Since the fuel-air mixture is in or passed through the inflammable range, a gas velocity above the flame propagating velocity of the particular fuel-air mixture at the conditions of the inlet of the catalyst is used to insure against flaming and possible detonations. The fuel-air admixture charged to the combustor 26 at this velocity is therein contacted with the catalyst 38. A thermocouple 40 is positioned upstream from the catalyst to measure the temperature of the combustor at this location. A theromcouple 42 is located downstream from the catalyst 38 to determine the temperature of the effluent gases.
During start-up of the combustion system, fuel and air can be introduced into the combustor 26 in an amount regulated by air portioning valve 24 and fuel supply control valve 32 to provide an inflammable mixture at a velocity below the maximum flame propagation velocity at the conditions of start-up. The fuel-air admixture can be ingited by ignitor 44 and burned under flaming conditions until the catalyst 38 is at a temperature sufficient to initiate combustion when ignitor 44 is shut down. In order to protect the catalyst 38 from excesssively high temperatures the ignitor 44 and the point at which the fuel-air admixture from line 28 enters the combustor 26 can be positioned by simple mechanical alteration of the combustor so that the flame from the combustion of the fuel does not directly impinge on the catalyst 38. When operation of the catalyst has been established, the ignitor 44 can be incapacitated and valves 24 and 32 adjusted to a normal controlled temperature operating position which will extinguish the flame since the velocity of the fuel-air mixture at or upstream from the catalyst inlet will be above the maximum flame propagating velocity of the mixture at the conditions of the mixture.
The second portion of the compressed air from the air portioning valve 24 is passed through line 46 to a secondary zone or mixing chamber 48 which is adjacent to the outlet of the combustor 26. In mixing chamber 48, the second portion of air or additional air is combined with the effluent gases passing from combustor 26 to provide a cooler motive fluid for operating the turbine 14. The combined gases then pass through line 50 to the turbine 14 wherein they are employed to power the turbine 14 and impart rotary motion to shaft 12. The exhaust from the turbine 14 is released from the system through line 52.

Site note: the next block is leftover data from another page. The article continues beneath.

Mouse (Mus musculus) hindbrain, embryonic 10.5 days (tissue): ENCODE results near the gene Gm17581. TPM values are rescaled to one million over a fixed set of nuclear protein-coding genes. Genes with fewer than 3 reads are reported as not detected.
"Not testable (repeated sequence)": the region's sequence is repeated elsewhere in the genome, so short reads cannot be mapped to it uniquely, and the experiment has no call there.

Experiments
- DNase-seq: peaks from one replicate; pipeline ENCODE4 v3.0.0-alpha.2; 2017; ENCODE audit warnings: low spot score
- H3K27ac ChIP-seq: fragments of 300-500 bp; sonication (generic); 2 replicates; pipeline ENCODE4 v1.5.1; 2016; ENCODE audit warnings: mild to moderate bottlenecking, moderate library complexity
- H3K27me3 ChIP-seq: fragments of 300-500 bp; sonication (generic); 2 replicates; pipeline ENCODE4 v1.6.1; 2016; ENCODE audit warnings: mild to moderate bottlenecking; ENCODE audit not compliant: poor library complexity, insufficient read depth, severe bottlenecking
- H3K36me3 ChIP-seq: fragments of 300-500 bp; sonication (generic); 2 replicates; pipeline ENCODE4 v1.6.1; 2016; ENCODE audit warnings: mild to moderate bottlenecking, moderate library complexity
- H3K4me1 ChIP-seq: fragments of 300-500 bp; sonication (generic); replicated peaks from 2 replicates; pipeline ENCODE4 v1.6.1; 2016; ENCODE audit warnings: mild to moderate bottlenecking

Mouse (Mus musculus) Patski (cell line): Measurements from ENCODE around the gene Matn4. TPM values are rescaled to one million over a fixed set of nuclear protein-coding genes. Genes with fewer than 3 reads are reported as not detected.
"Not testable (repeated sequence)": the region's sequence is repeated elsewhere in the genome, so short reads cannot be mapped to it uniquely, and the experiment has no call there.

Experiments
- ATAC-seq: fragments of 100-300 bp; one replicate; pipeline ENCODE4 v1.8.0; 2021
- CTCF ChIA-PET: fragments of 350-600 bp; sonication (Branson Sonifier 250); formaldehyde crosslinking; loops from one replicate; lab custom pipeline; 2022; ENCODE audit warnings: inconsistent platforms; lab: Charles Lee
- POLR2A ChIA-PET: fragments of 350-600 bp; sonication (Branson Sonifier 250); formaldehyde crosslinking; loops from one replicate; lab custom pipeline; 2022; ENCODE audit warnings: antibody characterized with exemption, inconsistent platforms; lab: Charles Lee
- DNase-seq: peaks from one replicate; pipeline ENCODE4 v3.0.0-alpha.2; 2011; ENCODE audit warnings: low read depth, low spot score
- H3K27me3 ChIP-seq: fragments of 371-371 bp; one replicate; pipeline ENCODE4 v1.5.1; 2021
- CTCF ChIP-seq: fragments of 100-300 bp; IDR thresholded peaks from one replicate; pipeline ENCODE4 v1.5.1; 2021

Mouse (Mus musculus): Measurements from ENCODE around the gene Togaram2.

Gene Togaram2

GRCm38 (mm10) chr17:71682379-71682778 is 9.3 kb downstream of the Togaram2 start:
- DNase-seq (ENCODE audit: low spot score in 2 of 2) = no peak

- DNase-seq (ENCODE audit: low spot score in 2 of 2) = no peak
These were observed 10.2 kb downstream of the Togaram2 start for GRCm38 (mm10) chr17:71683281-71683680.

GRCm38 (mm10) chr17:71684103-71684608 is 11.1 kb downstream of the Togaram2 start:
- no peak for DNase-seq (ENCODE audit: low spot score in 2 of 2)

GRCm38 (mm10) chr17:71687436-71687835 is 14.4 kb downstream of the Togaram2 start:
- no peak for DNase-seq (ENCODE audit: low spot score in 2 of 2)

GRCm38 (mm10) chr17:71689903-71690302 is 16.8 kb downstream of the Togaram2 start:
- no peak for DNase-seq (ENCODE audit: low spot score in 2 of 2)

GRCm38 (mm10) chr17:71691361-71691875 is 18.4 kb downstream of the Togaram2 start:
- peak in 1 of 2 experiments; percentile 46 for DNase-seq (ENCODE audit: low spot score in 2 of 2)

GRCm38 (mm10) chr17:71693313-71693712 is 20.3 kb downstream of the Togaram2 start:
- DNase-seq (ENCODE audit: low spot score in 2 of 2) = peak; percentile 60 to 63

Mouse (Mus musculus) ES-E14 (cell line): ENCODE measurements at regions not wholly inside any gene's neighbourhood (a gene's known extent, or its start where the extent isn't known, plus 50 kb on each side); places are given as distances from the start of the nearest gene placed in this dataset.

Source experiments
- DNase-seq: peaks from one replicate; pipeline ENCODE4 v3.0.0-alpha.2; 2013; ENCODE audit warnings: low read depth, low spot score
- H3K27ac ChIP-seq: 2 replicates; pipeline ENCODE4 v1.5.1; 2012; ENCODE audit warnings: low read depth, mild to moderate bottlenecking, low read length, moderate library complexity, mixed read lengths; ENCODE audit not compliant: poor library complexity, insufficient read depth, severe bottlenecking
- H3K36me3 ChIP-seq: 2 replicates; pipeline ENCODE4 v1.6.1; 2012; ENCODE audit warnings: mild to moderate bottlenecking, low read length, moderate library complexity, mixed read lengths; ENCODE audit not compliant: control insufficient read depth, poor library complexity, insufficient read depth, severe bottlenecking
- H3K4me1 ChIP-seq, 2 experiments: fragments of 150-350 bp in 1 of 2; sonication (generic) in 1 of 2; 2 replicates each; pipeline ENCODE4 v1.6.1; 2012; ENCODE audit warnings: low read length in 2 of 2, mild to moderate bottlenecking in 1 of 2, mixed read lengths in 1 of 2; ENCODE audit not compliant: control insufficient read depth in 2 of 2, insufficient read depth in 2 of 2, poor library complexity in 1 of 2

An operational change in the turbine system as depicted in FIG. 1 can be effected in the following manner. For example, if an increase in turbine power output is desired, the demand input means 35 is adjusted to require such increase from controller 25. In response to controller 25, fuel-regulating valve 32 will increase the amount of fuel and air portioning valve 24 will increase the amount of air in the proper proportion to maintain a constant adiabatic flame temperature of the mixture passing to combustor 26. The controller 25 monitors the process to maintain a relatively constant adiabatic flame temperature of the mixture, in response to signals from meters 30 and 37 and thermocouple 23. Therefore, the fuel-air mixture is combusted and exits the combustor 26 at approximately the same temperature as the exhibited by the combustion effluent prior to the change in the conditions of the system.
Since a greater portion of the air charged to the combustion system has been directed by valve 24 to pass through line 28 to the combustor 26, a correspondingly lesser amount of the air passes via line 46 to be admixed with the combustor effluent in mixing chamber 48. The combined gases passing by line 50 to the turbine 14 are necessarily at a higher temperature due to the increased mass of the combustor effluent and the decreased mass of additional air. Thus the heat content of the motive gases to the turbine 14 is increased, allowing an increased power output yet maintaining an approximately constant temperature in combustor 26.
FIG. 2 depicts another embodiment of the turbine system of the present invention which is particularly adaptable for use in automobiles in which considerable periods of operating time are spent idling or undergoing speed changes. The turbine system of FIG. 2 is similar in nature to the system of FIG. 1 and the same members are designated by like numbers in each. In the system of FIG. 2, however, the intake air enters the turbine system through air inlet 16. An air flow regulation valve 18 comprised of adjustable louvers 20 is located within the air inlet 16 to control the amount of air passing to the turbine system. Valve 18 is responsively connected to input power demand 35 either directly not shown or through regulator 41a, linkage 41, and controller 25, as shown. The system operates in the same manner as that of FIG. 1 except that the additional variable of total air flow control is introduced. The air after passing through air inlet 16 and air flow regulation valve 18 passes to the compressor 10 and is compressed for use in the system as previously described. The effluent from the system, after being combined with the additional air in the secondary zone or mixing chamber 48, is used to power the free turbine 15 which in turn drives air compressor 10 via shaft 11. The free turbine 15 can be maintained at a constant speed, if desired, by utilization of a governor, for example, a device to change the pitch and/or opening of the turbine nozzles. The exhaust from free turbine 15 is passed through line 53 and introduced into power turbine 54 which drives power shaft 58. Power shaft 58 can be connected to any suitable power transmission system to utilize the power imparted to the shaft 58 by turbine 54.